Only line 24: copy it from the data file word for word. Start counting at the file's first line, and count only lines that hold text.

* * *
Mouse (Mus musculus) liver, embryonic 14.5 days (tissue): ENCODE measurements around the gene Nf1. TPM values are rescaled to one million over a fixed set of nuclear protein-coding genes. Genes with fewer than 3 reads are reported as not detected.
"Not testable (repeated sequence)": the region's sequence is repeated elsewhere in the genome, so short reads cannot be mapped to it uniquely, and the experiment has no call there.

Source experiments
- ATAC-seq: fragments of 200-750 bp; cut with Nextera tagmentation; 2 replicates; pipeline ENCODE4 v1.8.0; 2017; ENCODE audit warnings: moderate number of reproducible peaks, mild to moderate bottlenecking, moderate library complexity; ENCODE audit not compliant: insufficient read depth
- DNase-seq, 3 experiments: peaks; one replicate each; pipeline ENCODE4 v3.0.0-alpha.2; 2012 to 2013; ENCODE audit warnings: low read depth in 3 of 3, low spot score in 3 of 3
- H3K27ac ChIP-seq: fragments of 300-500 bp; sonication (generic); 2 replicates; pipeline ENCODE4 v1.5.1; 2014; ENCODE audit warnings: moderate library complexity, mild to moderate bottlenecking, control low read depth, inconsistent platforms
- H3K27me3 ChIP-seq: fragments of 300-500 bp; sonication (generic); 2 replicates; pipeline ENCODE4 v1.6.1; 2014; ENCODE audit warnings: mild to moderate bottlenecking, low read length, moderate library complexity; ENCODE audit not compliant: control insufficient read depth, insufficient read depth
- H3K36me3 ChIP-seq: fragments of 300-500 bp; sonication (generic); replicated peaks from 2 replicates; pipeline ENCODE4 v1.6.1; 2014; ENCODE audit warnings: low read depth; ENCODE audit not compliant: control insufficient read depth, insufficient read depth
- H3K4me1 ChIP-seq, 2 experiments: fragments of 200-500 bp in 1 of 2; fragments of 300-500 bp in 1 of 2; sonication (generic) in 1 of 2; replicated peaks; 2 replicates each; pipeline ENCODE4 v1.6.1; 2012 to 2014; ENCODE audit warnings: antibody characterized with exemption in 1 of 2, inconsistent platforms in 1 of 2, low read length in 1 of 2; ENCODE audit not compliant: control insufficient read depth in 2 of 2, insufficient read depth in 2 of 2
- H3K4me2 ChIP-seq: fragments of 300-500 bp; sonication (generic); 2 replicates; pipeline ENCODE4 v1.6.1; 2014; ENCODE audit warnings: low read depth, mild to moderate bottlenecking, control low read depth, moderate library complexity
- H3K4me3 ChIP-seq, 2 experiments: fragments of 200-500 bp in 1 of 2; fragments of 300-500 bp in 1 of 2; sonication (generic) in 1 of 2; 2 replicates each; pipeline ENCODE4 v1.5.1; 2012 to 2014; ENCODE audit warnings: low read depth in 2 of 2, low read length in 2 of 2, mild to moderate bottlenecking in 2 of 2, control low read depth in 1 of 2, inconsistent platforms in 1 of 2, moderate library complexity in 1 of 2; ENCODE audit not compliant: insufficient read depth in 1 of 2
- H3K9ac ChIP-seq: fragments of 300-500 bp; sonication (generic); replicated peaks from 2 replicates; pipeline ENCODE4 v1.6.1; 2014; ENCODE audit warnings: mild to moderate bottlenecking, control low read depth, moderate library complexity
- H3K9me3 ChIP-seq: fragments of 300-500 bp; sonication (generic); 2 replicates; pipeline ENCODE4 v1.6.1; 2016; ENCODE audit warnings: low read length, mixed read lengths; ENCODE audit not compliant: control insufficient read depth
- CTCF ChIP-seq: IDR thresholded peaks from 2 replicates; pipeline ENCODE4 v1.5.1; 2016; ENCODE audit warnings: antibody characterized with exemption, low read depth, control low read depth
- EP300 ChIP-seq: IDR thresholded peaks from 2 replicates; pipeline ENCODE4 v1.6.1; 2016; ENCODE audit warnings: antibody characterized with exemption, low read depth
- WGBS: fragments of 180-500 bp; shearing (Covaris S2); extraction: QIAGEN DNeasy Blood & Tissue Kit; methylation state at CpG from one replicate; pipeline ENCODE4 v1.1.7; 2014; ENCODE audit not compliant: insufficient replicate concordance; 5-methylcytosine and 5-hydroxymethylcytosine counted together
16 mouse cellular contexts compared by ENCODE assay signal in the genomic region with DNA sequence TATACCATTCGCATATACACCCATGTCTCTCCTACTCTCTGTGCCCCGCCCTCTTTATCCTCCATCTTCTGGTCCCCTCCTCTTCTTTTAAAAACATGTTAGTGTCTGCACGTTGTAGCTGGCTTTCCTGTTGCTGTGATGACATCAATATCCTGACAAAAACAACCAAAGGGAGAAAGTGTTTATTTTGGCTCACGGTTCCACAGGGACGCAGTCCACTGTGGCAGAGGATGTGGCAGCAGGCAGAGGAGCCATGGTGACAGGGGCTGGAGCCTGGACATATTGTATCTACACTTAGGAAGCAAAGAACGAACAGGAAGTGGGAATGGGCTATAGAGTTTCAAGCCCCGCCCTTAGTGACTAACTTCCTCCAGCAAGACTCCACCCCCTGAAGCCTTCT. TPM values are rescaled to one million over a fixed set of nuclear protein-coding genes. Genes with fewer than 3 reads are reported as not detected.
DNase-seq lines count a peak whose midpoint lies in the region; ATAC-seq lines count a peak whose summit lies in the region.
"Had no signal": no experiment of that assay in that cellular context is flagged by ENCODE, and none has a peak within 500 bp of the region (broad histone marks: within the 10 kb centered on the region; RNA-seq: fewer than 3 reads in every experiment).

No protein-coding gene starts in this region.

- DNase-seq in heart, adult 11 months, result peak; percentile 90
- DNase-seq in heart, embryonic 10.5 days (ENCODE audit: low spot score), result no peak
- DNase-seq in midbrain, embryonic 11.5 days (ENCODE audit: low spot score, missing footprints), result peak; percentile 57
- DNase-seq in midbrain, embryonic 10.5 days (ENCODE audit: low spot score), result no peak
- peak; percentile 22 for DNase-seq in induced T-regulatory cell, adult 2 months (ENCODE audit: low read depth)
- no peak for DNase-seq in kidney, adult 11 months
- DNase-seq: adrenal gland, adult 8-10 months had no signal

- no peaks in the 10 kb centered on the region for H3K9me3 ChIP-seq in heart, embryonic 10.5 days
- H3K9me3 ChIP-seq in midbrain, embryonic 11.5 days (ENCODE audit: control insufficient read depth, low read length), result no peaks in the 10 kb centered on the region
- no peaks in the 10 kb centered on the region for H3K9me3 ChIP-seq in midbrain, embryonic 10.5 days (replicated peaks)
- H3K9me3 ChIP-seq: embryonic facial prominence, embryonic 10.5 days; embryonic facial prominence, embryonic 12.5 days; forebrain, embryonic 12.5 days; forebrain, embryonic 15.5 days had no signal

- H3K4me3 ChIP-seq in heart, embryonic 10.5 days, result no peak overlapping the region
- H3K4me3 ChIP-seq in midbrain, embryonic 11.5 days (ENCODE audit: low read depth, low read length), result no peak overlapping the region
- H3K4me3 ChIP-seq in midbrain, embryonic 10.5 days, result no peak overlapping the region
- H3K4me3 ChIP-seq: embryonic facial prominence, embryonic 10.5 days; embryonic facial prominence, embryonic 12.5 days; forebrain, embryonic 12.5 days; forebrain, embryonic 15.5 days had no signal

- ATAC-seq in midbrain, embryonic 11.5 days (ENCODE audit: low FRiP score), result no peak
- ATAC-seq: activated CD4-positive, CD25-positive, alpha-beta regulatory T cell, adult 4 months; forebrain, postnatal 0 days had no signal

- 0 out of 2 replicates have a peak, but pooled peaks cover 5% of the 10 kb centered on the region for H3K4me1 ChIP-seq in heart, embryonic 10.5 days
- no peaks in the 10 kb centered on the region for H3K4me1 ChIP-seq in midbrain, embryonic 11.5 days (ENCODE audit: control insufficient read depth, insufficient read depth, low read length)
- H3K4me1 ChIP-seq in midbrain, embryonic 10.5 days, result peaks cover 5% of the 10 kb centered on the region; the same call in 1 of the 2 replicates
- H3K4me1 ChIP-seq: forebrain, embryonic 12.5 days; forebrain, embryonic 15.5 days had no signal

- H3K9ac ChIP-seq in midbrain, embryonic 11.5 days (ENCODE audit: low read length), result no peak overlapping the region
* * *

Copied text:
- DNase-seq in midbrain, embryonic 10.5 days (ENCODE audit: low spot score), result no peak